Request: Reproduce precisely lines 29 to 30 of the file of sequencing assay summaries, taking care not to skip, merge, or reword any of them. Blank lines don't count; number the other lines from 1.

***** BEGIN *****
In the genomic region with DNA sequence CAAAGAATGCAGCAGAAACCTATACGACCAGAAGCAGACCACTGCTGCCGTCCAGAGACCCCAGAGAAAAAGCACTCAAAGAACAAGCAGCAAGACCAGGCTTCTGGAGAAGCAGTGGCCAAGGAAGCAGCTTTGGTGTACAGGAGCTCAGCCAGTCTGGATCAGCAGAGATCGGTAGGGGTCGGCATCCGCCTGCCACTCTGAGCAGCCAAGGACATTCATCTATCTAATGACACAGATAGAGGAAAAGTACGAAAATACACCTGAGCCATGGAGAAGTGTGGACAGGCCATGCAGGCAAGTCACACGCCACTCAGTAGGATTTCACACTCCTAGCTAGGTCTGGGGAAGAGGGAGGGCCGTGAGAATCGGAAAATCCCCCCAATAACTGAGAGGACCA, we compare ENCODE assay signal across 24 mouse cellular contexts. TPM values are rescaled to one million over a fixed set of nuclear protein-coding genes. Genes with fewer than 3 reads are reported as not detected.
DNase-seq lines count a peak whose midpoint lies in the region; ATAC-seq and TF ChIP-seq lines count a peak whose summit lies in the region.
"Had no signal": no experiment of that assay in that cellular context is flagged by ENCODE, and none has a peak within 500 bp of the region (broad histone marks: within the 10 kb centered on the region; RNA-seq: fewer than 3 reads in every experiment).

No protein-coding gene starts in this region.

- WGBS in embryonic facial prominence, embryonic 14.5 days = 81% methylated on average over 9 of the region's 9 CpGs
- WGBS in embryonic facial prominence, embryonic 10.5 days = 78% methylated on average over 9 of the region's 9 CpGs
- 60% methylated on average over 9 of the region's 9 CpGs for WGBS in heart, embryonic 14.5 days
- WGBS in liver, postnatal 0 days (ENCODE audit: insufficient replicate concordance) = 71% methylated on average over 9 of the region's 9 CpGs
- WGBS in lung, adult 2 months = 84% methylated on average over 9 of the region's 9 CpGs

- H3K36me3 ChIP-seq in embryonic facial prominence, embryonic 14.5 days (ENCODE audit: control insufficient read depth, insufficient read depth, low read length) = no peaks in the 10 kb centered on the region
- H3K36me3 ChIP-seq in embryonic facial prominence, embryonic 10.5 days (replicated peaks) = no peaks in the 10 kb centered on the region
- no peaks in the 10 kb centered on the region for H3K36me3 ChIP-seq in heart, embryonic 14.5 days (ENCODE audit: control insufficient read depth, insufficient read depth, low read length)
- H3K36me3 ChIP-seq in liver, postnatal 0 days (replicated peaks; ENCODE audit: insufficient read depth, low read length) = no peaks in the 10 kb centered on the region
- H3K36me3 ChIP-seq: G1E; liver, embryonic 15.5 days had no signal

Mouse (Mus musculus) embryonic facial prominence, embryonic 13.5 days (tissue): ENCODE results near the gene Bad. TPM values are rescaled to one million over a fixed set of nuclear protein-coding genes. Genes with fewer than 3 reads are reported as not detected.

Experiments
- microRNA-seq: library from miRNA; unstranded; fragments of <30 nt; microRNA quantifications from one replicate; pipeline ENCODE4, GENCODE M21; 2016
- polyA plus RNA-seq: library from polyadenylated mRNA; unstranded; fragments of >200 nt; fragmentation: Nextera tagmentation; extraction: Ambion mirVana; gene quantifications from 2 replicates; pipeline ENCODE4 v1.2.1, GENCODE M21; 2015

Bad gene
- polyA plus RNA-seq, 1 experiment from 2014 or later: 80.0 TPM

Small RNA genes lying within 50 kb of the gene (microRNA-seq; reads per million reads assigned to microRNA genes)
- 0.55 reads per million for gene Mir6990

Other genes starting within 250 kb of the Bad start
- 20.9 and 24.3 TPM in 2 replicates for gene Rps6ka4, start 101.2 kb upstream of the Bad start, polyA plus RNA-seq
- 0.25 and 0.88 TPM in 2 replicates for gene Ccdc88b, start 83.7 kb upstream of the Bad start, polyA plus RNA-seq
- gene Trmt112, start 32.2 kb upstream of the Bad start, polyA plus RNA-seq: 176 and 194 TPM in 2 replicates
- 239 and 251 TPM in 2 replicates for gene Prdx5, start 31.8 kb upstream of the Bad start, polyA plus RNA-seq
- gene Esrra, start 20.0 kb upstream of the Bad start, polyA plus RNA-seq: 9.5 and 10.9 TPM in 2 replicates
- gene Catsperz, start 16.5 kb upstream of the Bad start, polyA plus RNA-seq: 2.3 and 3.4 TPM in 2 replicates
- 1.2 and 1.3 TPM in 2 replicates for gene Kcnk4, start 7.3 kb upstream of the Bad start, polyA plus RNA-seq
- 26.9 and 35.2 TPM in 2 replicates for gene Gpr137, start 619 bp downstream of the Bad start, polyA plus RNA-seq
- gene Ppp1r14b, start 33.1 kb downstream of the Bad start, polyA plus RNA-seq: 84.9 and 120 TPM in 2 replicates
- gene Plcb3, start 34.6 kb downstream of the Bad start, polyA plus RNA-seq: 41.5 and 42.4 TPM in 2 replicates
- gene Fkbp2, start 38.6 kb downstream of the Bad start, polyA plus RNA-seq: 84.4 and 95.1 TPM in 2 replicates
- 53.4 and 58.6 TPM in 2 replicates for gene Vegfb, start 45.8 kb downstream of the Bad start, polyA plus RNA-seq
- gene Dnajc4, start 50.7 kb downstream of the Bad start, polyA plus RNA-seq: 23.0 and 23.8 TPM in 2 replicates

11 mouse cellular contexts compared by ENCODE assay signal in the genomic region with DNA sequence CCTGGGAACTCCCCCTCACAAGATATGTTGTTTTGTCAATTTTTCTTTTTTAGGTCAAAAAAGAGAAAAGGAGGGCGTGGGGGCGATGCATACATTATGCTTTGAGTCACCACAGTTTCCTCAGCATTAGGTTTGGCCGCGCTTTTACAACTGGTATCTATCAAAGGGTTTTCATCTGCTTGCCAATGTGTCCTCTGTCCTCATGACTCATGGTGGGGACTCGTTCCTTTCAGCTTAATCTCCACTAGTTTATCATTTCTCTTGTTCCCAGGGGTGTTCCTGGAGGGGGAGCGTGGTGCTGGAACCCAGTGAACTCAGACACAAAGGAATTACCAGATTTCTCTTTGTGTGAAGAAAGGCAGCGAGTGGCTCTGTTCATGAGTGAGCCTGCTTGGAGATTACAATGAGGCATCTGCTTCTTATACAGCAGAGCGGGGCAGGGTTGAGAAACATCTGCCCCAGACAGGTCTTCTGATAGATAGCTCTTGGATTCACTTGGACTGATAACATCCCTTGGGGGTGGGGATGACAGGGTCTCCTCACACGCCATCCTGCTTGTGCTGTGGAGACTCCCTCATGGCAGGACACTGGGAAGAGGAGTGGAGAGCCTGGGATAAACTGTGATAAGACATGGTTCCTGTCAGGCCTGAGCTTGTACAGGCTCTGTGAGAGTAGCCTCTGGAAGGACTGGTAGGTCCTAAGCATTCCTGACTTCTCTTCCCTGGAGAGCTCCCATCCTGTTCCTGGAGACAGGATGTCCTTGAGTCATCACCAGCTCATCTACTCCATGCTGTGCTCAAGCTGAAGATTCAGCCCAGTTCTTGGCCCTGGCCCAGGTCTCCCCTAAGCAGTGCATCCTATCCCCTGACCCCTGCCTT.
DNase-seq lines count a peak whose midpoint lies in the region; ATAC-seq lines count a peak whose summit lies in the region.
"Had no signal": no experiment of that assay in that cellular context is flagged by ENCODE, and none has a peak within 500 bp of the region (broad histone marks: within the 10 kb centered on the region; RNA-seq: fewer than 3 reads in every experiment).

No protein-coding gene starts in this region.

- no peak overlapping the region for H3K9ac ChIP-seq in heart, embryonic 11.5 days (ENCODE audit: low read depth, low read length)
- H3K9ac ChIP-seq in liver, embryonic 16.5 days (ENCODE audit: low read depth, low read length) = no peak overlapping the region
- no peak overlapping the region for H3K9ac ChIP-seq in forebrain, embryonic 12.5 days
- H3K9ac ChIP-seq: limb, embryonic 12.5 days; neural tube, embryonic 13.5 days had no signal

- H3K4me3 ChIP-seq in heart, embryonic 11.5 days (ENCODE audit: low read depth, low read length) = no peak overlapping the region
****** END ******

- gene Catsperz, start 16.5 kb upstream of the Bad start, polyA plus RNA-seq: 2.3 and 3.4 TPM in 2 replicates
- 1.2 and 1.3 TPM in 2 replicates for gene Kcnk4, start 7.3 kb upstream of the Bad start, polyA plus RNA-seq